This is getting ridiculous (energy prices - Strictly NO referrals!)

Soldato
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I don't quite understand why we had to foot the bill for it.

They were private business's, if a shop goes out of business, it doesn't cost us anything, if a bus station went out of business, it wouldn't cost us anything. Why should these privately run energy business's cost us.
 
Soldato
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It’s challenging to keep up with the price cap update in October - Ofgem have tweaked the calculation, which makes it more expensive !!

The latest is :
- Gas prices to rise 94%
- Electricity prices to rise 71%

Meaning the average bill is expected to be £3,687 in October, £4,400 from January and £4,700 from April

Jesus...

At this rate its going to be cheaper to heat your home with a BTC miner than conventional heating!

I don't quite understand why we had to foot the bill for it.

They were private business's, if a shop goes out of business, it doesn't cost us anything, if a bus station went out of business, it wouldn't cost us anything. Why should these privately run energy business's cost us.

The reason they failed is because the cap forced them to sell their product at a loss.

It's not so much us footing the bill for it, as trying to prevent more of them going under.

What's the better outcome, all energy suppliers go bust and no-one has any energy, or we have to pay more realistic prices?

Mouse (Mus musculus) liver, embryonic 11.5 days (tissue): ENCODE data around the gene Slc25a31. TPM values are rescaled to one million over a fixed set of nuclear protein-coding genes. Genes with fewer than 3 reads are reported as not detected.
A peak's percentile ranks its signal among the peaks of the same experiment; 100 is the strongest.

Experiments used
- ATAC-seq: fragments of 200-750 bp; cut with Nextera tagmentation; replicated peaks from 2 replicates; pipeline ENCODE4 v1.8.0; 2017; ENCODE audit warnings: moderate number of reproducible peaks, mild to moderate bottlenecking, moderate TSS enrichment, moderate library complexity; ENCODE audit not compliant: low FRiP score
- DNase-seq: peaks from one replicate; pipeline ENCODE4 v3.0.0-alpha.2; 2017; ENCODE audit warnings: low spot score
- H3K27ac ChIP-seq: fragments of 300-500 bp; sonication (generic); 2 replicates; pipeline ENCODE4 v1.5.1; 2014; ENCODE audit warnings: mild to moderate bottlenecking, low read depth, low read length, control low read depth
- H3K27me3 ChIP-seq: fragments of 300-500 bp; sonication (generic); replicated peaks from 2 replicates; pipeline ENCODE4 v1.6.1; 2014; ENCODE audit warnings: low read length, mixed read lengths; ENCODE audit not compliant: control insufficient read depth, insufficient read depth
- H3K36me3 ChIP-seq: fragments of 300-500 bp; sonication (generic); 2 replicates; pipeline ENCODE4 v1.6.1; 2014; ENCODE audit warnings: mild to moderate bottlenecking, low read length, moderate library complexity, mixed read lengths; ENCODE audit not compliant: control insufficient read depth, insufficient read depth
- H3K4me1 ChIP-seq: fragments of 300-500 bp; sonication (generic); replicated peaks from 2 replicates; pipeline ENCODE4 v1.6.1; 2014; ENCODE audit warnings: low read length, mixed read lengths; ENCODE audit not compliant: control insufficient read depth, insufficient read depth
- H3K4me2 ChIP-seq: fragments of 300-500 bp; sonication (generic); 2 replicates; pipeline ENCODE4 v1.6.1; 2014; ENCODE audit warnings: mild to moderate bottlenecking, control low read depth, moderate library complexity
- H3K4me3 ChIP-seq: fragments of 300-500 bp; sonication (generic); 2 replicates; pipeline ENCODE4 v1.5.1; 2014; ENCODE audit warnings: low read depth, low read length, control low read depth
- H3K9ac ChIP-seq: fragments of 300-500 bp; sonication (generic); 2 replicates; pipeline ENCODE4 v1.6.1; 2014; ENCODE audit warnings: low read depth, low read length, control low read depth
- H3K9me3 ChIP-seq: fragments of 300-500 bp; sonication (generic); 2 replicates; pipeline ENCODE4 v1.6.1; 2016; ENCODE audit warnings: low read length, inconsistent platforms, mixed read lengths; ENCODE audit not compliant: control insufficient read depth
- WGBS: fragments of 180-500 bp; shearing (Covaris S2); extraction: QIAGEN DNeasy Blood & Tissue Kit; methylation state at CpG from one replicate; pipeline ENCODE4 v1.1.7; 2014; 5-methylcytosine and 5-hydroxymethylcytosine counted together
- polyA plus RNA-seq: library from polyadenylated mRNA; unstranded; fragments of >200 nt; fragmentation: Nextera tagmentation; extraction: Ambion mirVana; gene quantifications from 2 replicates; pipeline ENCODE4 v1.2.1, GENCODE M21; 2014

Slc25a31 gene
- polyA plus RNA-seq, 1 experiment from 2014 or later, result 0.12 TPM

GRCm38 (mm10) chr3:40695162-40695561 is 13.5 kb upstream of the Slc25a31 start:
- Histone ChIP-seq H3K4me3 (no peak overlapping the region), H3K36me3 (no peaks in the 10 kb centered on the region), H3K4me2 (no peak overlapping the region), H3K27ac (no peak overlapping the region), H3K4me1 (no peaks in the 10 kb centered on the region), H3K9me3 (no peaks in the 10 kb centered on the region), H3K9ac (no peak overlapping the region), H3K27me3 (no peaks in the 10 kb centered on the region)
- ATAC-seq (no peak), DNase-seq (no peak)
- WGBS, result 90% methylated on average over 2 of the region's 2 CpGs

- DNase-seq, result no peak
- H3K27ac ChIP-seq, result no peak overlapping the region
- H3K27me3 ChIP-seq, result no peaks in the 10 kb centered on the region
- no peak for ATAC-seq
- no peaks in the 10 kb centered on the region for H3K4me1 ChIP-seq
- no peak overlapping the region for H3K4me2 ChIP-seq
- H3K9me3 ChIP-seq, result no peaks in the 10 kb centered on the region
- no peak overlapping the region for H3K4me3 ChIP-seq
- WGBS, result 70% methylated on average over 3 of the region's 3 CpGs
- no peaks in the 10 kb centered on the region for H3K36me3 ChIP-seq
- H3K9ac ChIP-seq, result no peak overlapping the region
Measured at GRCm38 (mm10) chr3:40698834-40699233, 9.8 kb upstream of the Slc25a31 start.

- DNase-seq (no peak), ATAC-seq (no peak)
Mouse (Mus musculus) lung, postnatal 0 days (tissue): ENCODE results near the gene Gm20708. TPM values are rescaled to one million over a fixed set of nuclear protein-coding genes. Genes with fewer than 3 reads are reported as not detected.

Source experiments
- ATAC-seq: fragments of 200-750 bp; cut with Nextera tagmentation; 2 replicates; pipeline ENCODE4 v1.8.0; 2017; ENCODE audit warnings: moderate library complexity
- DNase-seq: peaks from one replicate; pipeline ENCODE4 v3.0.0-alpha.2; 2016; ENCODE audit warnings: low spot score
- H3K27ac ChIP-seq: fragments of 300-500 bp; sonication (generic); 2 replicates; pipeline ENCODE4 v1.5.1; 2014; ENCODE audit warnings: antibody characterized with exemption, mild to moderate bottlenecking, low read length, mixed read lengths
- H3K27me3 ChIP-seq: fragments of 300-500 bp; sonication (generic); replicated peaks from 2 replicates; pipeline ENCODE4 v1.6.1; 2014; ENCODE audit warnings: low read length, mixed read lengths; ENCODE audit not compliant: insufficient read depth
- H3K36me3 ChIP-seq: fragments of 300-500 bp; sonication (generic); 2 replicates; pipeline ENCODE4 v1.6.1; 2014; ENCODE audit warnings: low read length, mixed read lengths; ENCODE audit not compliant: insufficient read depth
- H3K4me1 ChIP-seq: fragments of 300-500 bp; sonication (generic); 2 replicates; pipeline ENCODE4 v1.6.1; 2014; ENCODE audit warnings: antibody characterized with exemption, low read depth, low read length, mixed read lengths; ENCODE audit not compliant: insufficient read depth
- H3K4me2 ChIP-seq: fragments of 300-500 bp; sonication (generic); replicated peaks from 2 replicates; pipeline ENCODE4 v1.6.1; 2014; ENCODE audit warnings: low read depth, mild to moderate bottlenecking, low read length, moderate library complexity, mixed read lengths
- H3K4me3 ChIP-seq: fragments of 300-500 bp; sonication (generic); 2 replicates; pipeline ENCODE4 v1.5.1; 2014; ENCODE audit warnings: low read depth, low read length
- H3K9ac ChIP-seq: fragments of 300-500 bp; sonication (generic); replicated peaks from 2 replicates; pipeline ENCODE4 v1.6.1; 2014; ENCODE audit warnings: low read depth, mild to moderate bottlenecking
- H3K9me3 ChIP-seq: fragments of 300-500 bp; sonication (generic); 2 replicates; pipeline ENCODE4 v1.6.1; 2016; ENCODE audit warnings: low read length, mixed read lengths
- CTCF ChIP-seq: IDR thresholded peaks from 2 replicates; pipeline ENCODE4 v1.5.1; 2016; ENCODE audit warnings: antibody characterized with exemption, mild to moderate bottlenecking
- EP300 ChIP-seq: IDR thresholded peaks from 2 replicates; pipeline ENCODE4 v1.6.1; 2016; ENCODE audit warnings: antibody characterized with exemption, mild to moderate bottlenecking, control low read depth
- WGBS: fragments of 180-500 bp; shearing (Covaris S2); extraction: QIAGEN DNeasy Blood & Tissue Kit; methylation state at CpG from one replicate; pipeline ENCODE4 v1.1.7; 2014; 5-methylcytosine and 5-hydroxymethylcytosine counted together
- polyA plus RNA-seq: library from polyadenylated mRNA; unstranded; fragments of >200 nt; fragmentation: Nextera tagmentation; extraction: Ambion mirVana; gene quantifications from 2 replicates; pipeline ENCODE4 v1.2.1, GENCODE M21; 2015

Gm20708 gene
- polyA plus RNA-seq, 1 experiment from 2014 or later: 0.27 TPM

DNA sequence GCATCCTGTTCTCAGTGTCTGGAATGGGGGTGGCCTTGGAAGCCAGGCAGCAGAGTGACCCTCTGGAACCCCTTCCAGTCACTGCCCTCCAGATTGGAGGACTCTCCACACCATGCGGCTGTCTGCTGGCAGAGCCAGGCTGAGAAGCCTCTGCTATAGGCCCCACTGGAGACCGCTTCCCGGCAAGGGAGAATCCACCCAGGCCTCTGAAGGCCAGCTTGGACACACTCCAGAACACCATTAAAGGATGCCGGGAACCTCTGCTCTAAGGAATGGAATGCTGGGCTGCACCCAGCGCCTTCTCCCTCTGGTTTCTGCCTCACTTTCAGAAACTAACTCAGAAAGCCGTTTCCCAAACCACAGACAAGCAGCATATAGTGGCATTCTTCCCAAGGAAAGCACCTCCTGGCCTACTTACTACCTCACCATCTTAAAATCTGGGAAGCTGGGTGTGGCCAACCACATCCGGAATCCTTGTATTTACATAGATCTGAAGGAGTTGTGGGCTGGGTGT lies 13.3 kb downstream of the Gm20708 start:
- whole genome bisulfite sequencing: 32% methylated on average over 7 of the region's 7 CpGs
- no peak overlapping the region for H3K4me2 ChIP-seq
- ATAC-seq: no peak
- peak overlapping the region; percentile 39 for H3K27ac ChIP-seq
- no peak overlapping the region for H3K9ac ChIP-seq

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Soldato
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I had one of these and the novelty quickly wore off as cups of tea took longer to brew and were barely warm after adding milk. In summer you can just about get with it, but in colder weather I found myself preheating a cup by boiling two cups of water - which defeats the purpose, so I went back to a normal kettle.

It’s challenging to keep up with the price cap update in October - Ofgem have tweaked the calculation, which makes it more expensive !!

The latest is :
- Gas prices to rise 94%
- Electricity prices to rise 71%

Meaning the average bill is expected to be £3,687 in October, £4,400 from January and £4,700 from April
:eek:
People need to prepare for their bill to double, because that's exactly the direction it's going. :(
 
Associate
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I don't quite understand why we had to foot the bill for it.

They were private business's, if a shop goes out of business, it doesn't cost us anything, if a bus station went out of business, it wouldn't cost us anything. Why should these privately run energy business's cost us.

This was exactly may thoughts on it as well. My guess is part of that standing charge goes to grease the company taking on those new customers.

They can claim they're making a loss by taking them on, then release record results next year. Win win.
 
Soldato
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What's the better outcome, all energy suppliers go bust and no-one has any energy, or we have to pay more realistic prices?
Not all energy companies have gone bust though. They would’ve owned money to the energy producers it shouldn’t have nothing to do with the tax payers.
 
Soldato
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Jesus...

At this rate its going to be cheaper to heat your home with a BTC miner than conventional heating!



The reason they failed is because the cap forced them to sell their product at a loss.

It's not so much us footing the bill for it, as trying to prevent more of them going under.

What's the better outcome, all energy suppliers go bust and no-one has any energy, or we have to pay more realistic prices?